By Mr. Tony Lopez (AMC)January 13, 2017
ROCK ISLAND ARSENAL, Ill. -- The Joint Munitions Command headquarters hosted the Conventional Ammunition Program's Objective Memorandum budget review with Department of the Army senior leaders, here, January 10 to 12.
The program review was chaired by Bobby Ransom, Headquarters, Department of the Army, G-8 office, Munitions Branch, Focused Logistics Division, Force Development Directorate.
Brig. Gen. Richard B. Dix, JMC commander, welcomed attendees and asked them to review ammo products managed by JMC to best synchronize the Army's future requirements. What happens at this review is "critical" to support the Army's priorities.
"We've got to be ready to provide that Warfighter the lethality that you've got to have at the tip of the spear," said Dix.
The task of the annual budget review was to perform a line-by-line perspective of approximately 460 ammunition assets, to build the program objective memorandum, by predicting the funds needed for fiscal years 2019 to 2023.
Attendees included senior leaders and subject matter experts from Department of the Army's G3/4/8 staff; Army Materiel Command staff; Program Managers of Close Combat Systems; Product Director of Joint Products; Combat Ammunition Systems representatives; Maneuver Ammunition Systems; and, JMC requirements planning teams.
The review was hosted by Dan Brown, Director of JMC's Demand Planning and the Requirements Planning Division staff. The review is the forum for the Joint Munitions Command inventory managers and PEO ammo product managers to present current inventory requirements and emerging considerations to support the Total Army Munitions requirements.
"The ammunition portfolio review provides the Army G-8 and our strategic partners in the ammunition enterprise an opportunity to ensure the Army's conventional ammunition program investment strategy remains aligned to support a balanced, rotational-focused, and surge-ready force while adjusting programs to the new fiscal environment," said Bobby Ransom.
The importance of each participant's input during the review provided assistance in the decision making process as Department of the Army G-8 prepares to align funding with the Army G-3 office for approved Total Army Munitions requirements. The funding supports ammunition requirements for the Army, which also includes warfighting reserve, as well as training and test ammunition requirements. The review brought all of the senior leaders and program managers together in one room to develop solutions to continued declining budgets with which the ammunition enterprise confronts.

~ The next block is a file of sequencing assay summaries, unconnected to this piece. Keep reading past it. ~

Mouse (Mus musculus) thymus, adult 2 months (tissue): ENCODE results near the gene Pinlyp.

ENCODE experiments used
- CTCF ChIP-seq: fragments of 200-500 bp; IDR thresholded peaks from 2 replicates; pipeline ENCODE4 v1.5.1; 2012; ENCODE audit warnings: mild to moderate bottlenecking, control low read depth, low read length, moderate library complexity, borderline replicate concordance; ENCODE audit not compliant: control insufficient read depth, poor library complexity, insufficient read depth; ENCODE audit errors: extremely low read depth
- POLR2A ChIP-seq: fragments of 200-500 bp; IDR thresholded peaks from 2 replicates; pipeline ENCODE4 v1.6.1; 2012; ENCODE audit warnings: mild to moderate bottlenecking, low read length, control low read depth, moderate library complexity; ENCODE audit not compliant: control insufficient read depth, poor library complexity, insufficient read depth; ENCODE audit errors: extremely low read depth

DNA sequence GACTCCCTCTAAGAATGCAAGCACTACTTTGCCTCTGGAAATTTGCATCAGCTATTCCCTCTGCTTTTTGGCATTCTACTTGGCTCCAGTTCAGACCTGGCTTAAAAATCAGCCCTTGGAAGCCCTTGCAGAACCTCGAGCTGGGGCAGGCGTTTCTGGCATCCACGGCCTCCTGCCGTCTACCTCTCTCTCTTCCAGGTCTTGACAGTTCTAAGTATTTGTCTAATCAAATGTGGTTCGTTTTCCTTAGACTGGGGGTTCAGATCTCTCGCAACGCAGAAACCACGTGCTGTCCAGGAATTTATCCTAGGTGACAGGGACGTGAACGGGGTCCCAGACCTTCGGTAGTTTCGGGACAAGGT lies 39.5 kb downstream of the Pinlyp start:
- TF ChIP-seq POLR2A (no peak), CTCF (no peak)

In addition, information such as the ammunition stockpile status, potential effects on inventory, supplemental funding, foreign military sales and industrial base concerns were addressed to determine the best possible decisions to support program funding requests.
"There are things that we need to discuss in the next few days," concluded Dix. He mentioned that planning for future ammunition requirements is an important aspect of the Army's readiness. "We've got to have some critical thinking and hard analysis." He also noted there are possible worldwide conflicts that JMC must be prepared to support, in a short period of time, if an increase in ammunition production is requested.
JMC produces small-, medium- and large-caliber ammunition items for the Department of Defense. JMC is the logistics integrator for life-cycle management of ammunition and provides a global presence of technical support to U.S. combat units wherever they are stationed or deployed. The primary mission of JMC is to manage the production, storage, issue, and demilitarization of conventional ammunition for all U.S. Military Services.